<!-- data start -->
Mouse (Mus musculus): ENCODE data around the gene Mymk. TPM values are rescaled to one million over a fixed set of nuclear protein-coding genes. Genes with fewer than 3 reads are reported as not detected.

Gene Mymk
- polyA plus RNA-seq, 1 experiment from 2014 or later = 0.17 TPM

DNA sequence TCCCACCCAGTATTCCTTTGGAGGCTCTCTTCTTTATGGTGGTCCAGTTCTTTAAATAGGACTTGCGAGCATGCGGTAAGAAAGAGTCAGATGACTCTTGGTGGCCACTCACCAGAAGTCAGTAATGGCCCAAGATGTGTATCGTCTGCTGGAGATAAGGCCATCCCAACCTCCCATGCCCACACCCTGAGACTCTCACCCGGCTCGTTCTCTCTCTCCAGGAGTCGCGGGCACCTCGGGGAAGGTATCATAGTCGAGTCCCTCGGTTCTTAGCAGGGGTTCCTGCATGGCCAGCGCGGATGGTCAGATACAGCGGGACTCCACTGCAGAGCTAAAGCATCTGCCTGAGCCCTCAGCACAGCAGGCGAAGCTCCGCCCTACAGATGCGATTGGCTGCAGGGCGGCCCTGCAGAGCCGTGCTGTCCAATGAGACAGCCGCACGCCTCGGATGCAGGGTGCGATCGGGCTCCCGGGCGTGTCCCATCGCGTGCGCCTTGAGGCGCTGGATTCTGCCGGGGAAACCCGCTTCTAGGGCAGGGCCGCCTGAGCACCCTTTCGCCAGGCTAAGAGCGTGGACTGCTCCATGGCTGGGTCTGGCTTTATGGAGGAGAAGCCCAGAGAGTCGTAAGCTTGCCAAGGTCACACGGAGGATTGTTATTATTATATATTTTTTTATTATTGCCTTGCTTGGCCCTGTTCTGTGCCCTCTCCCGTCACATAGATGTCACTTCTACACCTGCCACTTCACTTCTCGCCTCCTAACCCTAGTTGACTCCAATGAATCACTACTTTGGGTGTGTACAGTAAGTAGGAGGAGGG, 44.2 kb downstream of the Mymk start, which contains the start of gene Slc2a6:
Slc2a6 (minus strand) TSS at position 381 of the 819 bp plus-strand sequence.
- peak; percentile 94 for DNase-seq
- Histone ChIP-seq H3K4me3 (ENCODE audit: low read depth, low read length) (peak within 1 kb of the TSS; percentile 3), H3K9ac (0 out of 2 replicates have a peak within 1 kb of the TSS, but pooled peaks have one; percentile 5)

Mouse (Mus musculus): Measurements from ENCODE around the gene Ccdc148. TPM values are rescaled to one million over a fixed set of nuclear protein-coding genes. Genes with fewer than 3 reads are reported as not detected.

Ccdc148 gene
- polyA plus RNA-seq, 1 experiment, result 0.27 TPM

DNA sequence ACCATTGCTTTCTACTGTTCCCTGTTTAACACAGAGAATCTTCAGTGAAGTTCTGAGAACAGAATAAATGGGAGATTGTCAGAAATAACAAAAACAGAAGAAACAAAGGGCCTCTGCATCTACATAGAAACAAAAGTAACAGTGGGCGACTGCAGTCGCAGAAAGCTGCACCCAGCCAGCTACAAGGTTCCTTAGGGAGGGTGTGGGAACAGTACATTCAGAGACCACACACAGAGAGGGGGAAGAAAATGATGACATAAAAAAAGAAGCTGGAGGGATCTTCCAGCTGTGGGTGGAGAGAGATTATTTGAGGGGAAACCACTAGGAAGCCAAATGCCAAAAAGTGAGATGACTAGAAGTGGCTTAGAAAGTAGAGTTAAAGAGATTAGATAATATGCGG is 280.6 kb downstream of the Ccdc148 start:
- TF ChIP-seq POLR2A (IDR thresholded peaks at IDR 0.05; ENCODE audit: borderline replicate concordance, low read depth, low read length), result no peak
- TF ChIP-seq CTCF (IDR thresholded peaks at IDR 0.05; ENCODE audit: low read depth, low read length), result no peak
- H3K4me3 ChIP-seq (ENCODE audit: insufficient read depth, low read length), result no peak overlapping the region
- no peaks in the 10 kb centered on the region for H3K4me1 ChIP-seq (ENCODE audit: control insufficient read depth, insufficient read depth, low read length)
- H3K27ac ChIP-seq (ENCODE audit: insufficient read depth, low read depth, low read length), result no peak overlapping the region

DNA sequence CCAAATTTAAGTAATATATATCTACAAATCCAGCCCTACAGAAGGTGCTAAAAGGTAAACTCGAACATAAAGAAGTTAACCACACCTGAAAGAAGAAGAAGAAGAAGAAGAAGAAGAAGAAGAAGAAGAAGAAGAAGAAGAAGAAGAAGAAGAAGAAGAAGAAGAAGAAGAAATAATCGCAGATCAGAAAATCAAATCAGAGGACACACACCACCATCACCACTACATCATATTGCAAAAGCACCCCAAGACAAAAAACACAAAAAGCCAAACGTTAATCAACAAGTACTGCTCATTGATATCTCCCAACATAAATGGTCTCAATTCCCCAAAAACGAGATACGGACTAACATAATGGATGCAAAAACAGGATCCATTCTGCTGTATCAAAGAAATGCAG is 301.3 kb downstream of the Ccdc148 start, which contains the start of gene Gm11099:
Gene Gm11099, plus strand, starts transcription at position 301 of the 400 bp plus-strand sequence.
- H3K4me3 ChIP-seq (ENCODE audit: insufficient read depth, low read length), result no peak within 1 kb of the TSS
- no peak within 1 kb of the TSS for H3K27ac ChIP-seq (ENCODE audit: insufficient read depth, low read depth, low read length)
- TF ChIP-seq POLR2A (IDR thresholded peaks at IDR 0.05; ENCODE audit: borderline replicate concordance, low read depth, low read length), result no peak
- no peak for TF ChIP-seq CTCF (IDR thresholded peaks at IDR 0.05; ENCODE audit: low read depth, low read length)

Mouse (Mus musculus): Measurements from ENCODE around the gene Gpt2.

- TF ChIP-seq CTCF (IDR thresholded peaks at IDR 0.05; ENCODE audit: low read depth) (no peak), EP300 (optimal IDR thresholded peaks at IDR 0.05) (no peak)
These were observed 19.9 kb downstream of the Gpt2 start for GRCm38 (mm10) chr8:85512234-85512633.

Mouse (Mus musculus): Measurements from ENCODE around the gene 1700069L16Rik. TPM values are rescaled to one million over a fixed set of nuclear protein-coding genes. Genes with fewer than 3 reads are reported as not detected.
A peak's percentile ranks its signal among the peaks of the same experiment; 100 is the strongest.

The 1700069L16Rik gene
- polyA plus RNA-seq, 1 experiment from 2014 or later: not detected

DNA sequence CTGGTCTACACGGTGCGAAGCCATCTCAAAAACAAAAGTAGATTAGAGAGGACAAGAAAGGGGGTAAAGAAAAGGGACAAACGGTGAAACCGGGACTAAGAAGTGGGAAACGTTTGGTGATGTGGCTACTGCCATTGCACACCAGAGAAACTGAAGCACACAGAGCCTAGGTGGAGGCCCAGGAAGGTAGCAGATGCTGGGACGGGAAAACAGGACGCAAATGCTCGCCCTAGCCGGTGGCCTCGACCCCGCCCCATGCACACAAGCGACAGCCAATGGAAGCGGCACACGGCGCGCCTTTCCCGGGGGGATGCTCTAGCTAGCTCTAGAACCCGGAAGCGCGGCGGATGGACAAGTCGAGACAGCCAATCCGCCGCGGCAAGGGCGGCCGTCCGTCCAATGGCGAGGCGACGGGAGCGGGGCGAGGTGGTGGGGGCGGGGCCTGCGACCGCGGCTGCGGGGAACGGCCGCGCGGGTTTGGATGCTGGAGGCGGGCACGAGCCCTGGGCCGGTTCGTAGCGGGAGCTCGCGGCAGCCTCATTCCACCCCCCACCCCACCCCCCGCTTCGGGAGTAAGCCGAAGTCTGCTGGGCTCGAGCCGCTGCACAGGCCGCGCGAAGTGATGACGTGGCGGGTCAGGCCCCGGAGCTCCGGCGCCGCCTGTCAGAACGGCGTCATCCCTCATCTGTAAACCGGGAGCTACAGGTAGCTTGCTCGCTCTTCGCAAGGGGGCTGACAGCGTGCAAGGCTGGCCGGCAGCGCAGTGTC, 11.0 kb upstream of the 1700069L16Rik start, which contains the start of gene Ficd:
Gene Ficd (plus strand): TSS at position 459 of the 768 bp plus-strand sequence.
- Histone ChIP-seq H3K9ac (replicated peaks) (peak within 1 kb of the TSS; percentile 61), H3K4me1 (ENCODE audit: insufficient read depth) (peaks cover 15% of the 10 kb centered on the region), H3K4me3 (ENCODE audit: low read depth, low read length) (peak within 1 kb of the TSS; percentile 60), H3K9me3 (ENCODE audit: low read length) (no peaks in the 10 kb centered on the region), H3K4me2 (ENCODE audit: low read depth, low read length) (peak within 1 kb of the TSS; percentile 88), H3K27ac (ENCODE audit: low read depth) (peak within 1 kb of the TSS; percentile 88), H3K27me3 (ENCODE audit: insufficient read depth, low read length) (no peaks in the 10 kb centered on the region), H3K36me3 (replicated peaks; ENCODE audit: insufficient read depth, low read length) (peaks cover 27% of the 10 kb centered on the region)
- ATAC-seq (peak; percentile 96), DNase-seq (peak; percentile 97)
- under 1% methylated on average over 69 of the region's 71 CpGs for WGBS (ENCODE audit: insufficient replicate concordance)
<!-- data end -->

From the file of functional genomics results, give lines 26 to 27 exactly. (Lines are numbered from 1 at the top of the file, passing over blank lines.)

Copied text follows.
Mouse (Mus musculus): Measurements from ENCODE around the gene 1700069L16Rik. TPM values are rescaled to one million over a fixed set of nuclear protein-coding genes. Genes with fewer than 3 reads are reported as not detected.
A peak's percentile ranks its signal among the peaks of the same experiment; 100 is the strongest.